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Why do stocks split?

Most companies split their stock to keep the price attractive to individual investors. After a stock split, there are more shares outstanding but the market value remains the same. For example, a 2-for-1 stock split is like getting two nickels for a dime.

Say an investor owns 200 shares of a stock that's trading at $120. The company announces a 3-for-1 stock split. That means when the split goes into effect, the investor will own 600 shares. But the shares will trade at $40. The value is the same ($24,000) but the price per share is lower.

Small investors usually buy stock in round lots — 100 shares or multiples of 100. Most splits — whether 2-for-1, 3-for-2, 4-for-3 or whatever — appear aimed at keeping the price in the $30 to $50 range. This allows a small investor to still buy a round lot for $5,000 or less.

By making their stock attractive to individual investors, companies help ensure that their shareholder base is as wide as possible. The more shareholders, the broader the company's support and the more exposure its business and products have both in the local community and across the country. A large shareholder base also helps deter small groups of shareholders from gaining control or exerting too much influence.

Many investors welcome splits. They believe they're getting more for their money. A stock split also might signal that a company is experiencing healthy growth. That's why its stock price keeps rising, necessitating a split.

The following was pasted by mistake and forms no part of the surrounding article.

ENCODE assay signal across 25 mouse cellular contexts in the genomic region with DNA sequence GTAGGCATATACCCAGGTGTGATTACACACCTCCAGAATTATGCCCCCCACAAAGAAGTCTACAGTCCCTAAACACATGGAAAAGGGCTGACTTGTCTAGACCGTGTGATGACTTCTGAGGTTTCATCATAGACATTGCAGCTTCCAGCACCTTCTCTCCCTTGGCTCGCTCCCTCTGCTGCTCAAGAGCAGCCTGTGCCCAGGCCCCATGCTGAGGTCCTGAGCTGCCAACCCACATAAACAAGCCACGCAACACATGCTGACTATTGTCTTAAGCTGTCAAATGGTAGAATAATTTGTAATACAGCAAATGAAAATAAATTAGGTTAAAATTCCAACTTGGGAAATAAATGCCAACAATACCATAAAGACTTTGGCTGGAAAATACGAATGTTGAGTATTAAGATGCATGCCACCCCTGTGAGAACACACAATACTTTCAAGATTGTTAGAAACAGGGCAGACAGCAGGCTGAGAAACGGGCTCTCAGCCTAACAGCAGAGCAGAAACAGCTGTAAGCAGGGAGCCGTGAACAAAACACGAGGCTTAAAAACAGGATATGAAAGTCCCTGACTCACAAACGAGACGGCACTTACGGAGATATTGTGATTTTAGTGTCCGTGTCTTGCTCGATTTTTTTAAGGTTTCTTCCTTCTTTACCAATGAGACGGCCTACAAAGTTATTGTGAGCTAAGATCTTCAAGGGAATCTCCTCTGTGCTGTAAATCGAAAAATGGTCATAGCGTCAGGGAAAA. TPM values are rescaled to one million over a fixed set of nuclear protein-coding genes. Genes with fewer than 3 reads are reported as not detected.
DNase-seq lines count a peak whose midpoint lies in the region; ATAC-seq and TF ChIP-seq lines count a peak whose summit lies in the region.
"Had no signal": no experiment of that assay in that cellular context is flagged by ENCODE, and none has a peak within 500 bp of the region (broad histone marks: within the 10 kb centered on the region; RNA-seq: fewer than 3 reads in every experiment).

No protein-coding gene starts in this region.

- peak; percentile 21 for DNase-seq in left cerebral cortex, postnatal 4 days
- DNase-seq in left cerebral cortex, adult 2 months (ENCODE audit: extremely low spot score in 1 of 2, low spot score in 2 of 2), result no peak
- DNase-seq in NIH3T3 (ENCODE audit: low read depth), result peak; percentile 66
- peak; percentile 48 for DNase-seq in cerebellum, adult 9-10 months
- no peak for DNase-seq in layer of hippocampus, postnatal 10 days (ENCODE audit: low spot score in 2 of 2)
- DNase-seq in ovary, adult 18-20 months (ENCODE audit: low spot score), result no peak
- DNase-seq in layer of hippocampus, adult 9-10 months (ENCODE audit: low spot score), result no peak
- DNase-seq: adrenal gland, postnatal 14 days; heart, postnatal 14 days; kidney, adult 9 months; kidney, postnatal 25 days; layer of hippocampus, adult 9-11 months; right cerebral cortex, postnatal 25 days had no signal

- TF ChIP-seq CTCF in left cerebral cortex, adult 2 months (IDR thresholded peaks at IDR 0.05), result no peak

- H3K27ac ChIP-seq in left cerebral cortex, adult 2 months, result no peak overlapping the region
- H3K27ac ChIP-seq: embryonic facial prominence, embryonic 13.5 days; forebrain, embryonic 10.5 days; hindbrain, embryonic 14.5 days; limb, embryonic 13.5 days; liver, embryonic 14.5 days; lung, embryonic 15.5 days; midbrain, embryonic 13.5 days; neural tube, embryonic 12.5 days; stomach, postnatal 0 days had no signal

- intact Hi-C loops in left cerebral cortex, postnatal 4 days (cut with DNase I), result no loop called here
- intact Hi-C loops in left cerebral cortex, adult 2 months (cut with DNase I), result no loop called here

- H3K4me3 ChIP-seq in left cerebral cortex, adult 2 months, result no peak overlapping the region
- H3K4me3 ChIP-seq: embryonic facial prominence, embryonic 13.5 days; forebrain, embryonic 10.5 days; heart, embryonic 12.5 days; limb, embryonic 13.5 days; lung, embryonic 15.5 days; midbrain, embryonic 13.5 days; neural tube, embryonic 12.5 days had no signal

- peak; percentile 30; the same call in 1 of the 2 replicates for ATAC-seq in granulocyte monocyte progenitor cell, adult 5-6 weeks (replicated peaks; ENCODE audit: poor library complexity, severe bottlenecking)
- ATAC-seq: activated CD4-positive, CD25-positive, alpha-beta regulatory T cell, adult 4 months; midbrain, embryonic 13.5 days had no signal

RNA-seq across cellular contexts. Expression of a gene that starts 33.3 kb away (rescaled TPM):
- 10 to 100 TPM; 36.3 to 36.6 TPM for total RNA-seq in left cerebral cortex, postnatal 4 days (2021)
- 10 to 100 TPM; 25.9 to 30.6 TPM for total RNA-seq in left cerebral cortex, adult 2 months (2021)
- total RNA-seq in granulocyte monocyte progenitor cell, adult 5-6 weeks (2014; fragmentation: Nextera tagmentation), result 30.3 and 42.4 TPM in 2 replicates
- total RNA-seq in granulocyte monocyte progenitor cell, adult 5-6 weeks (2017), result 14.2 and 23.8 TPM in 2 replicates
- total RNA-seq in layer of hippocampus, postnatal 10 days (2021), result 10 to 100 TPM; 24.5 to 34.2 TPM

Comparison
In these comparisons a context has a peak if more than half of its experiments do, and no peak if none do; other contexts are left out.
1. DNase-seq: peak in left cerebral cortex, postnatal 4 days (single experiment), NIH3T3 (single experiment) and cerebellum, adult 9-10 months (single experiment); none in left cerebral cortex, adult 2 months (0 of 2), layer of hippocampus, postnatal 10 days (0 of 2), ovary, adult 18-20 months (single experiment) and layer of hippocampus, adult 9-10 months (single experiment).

One thing to watch out for is when a company has numerous stock splits within a short period of time. This could signal that the company's stock has reached the end of its growth run.

Reverse splits

A cousin of the standard stock split is the reverse split. This occurs when a company exchanges multiple shares for a single new share. For example, if a stock is selling for $1, the company could do a reverse split and exchange two old shares for one new share priced at $2. Of course, the market ultimately decides if the new shares are really worth $2, just as it set the old share price at $1.

Why would a company do a reverse split? In most cases, the stock's price has fallen dramatically and the company wants to make its shares look more valuable. The reverse split may also be needed to raise the stock's price to the minimum needed for listing on an exchange. Either way, reverse splits are generally a bad sign and a warning to investors to be extra cautious.

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